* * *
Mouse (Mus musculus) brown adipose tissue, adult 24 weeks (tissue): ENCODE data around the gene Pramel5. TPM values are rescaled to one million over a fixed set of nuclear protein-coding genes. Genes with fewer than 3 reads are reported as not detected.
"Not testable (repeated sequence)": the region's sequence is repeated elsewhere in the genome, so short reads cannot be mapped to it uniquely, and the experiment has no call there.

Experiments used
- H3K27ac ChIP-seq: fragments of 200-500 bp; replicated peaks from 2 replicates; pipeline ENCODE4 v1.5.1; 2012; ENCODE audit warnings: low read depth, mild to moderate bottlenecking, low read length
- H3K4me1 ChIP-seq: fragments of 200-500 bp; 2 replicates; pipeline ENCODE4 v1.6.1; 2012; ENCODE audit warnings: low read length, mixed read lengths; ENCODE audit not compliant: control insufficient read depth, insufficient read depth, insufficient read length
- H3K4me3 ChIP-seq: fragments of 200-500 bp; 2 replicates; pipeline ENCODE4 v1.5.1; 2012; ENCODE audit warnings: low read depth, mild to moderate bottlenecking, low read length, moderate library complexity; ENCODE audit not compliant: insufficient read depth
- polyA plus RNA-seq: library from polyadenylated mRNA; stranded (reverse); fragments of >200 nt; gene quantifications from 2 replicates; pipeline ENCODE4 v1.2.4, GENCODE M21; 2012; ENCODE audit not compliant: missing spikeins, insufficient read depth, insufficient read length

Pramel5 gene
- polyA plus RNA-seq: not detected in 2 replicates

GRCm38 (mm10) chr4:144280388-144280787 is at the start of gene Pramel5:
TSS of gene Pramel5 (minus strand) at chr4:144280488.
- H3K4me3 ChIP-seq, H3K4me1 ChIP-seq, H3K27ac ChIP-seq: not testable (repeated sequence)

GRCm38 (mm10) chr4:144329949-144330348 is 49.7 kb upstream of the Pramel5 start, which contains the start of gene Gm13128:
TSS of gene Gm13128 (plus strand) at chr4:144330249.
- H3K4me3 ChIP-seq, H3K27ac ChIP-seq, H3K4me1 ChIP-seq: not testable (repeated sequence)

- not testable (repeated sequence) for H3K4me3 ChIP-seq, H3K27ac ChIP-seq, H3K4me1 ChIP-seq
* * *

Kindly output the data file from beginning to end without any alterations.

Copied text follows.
Mouse (Mus musculus) brown adipose tissue, adult 24 weeks (tissue): ENCODE data around the gene Pramel5. TPM values are rescaled to one million over a fixed set of nuclear protein-coding genes. Genes with fewer than 3 reads are reported as not detected.
"Not testable (repeated sequence)": the region's sequence is repeated elsewhere in the genome, so short reads cannot be mapped to it uniquely, and the experiment has no call there.

Experiments used
- H3K27ac ChIP-seq: fragments of 200-500 bp; replicated peaks from 2 replicates; pipeline ENCODE4 v1.5.1; 2012; ENCODE audit warnings: low read depth, mild to moderate bottlenecking, low read length
- H3K4me1 ChIP-seq: fragments of 200-500 bp; 2 replicates; pipeline ENCODE4 v1.6.1; 2012; ENCODE audit warnings: low read length, mixed read lengths; ENCODE audit not compliant: control insufficient read depth, insufficient read depth, insufficient read length
- H3K4me3 ChIP-seq: fragments of 200-500 bp; 2 replicates; pipeline ENCODE4 v1.5.1; 2012; ENCODE audit warnings: low read depth, mild to moderate bottlenecking, low read length, moderate library complexity; ENCODE audit not compliant: insufficient read depth
- polyA plus RNA-seq: library from polyadenylated mRNA; stranded (reverse); fragments of >200 nt; gene quantifications from 2 replicates; pipeline ENCODE4 v1.2.4, GENCODE M21; 2012; ENCODE audit not compliant: missing spikeins, insufficient read depth, insufficient read length

Pramel5 gene
- polyA plus RNA-seq: not detected in 2 replicates

GRCm38 (mm10) chr4:144280388-144280787 is at the start of gene Pramel5:
TSS of gene Pramel5 (minus strand) at chr4:144280488.
- H3K4me3 ChIP-seq, H3K4me1 ChIP-seq, H3K27ac ChIP-seq: not testable (repeated sequence)

GRCm38 (mm10) chr4:144329949-144330348 is 49.7 kb upstream of the Pramel5 start, which contains the start of gene Gm13128:
TSS of gene Gm13128 (plus strand) at chr4:144330249.
- H3K4me3 ChIP-seq, H3K27ac ChIP-seq, H3K4me1 ChIP-seq: not testable (repeated sequence)

- not testable (repeated sequence) for H3K4me3 ChIP-seq, H3K27ac ChIP-seq, H3K4me1 ChIP-seq